Ford Foundation Project
Monitoring the implementation of China’s Overseas NGO Law: The view from Europe
A key objective of this Ford Foundation-funded research project is to monitor and evaluate the state of implementation of China’s Overseas NGO Law (henceforth: the law) by documenting the intended and unintended consequences of the law for European non-profit organisations and their Chinese partners.
The following 17 case studies are based on 24 in-depth interviews with leaders and co-workers of European non-governmental organisations in Germany, Netherlands, France, United Kingdom and Italy. Due to their still low level of cooperation with China, Eastern, Southeastern and Southern European countries are underrepresented. The interviews were conducted after the enactment of the law in January 2017. They have been anonymised to protect the identity of both the organisation and interviewee(s).
- All European NGOs appreciate the legacy of often twenty or more years of fruitful, horizontal cooperation with their Chinese partners. From a European perspective there was a big break with this positive legacy during the past few years. This process started already before the implementation of the Law in January 2017. All of our interviewees perceive the law as a threat to fruitful, trustful and meaningful EU-China cooperation.
- The future of Europe – China civil society cooperation is now uncertain and open. European NGOs would very much prefer to stay in China and even expand cooperation but, if forced, are prepared to leave.
- Regardless of the current hardships the majority of European NGOs currently active in China are still willing to offer what could be termed a 'challenging' gift of future cooperation. The challenge is double: First of all, they believe, to survive in a meaningful way, European-Chinese friendship must mature from acquaintance to true friend. Secondly, they challenge the framework conditions created by the new law and strongly recommend that China reconsiders the institutional framework. To flourish, fruitful and meaningful civil society cooperation needs a brotherly spirit of reciprocity within horizontal, trustful relations and enough space for autonomous decisions. Without sufficient breathing space EU-China civil society cooperation will first degenerate and then be a thing of the past.
- Case study 1 | Civil society trust networks are being replaced by centralised and strictly controlled party-state power hierarchies
- Case study 2 | From innovative driving force and know-how carrier to that of a junior service partner reduced to the role of an executing agency?
- Case study 3 | Some Chinese partner organisations are more or less obedient implementers of the new restrictive law but often act as unenthusiastic enforcers
- Case study 4 | It is now harder to have meaningful exchanges as Chinese participants often are officials repeating party-state ideology and policy positions
- Case study 5 | Chinese partners can dictate more or less the rules of cooperation and—though the European organisation is the funder—the price too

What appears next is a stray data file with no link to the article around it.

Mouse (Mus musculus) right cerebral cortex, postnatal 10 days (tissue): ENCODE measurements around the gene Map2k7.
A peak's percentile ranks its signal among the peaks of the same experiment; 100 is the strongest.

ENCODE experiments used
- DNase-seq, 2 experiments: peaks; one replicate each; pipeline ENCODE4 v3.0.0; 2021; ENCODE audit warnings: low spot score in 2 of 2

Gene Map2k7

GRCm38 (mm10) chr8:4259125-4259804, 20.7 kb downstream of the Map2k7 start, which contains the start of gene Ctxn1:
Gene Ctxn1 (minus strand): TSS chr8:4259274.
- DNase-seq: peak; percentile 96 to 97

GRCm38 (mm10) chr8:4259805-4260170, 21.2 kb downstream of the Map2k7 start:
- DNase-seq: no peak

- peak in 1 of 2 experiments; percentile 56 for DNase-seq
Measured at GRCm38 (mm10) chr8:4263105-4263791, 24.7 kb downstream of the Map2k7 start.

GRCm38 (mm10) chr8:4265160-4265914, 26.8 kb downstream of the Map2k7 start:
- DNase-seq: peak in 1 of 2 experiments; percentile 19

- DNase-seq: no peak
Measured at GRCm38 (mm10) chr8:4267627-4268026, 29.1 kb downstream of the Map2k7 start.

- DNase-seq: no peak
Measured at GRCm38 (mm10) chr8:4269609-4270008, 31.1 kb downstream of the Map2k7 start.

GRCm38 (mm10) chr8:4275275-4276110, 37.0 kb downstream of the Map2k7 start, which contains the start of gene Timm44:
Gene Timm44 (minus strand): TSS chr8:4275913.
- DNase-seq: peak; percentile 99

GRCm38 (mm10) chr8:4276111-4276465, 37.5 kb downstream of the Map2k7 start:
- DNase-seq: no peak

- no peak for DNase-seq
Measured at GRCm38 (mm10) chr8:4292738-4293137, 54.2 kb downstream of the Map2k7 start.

- Case study 6 | A strategic learning effect of the law has been for the European organisation to focus on fewer, more resilient and trustworthy Chinese partners
- Case study 7 | This European organisation envisages a permanent engagement with China: the current restrictions therefore are not a reason to disengage
- Case study 8 | This organisation can no longer continue its China- related activities and particularly regrets that the small grants programme has had to close
- Case study 9 | Under the new law informal meetings continue to be possible, but only with well-established Chinese contacts
- Case study 10 | For this organisation the provision of theatre education services on a commercial basis has enabled them to continue their China engagement
- Case study 11 | Local partners have become less adventurous in their project designs and their appetite for overseas funding has cooled
- Case study 12 | As a result of the law this organisation's China programme was closed and European staff in China had to leave the country
- Case study 13 | An atmosphere of cooperation still exists and the European organisation believes the local partners want it to succeed and continue their good work
- Case study 14 | While there is generally now more cautiousness about working with INGOs, none of its partners fear political trouble or have withdrawn from projects
- Case study 15 | Campaign-style and investigative research and reporting is no longer possible, despite having had positive policy impacts previously
- Case study 16 | China is closing the doors: For International NGOs the opening up period of China seems to have stalled and reversed
- Case study 17 | The aim of the European organisation is to be completely in line with Chinese government objectives
Project team (in alphabetical order)
Dr Horst Fabian, Dr Andreas Fulda (PI), Ms Nicola Macbean, Dr Patrick Schroeder, Mr Martin Thorley
This publication has been produced with the assistance of the Ford Foundation. The contents of this publication are the sole responsibility of the University of Nottingham and can in no way be taken to reflect the views of the Ford Foundation.
This work is licensed under the Creative Commons Attribution 4.0 International License. To view a copy of the license, visit http://creativecommons.org/licenses/by/4.0/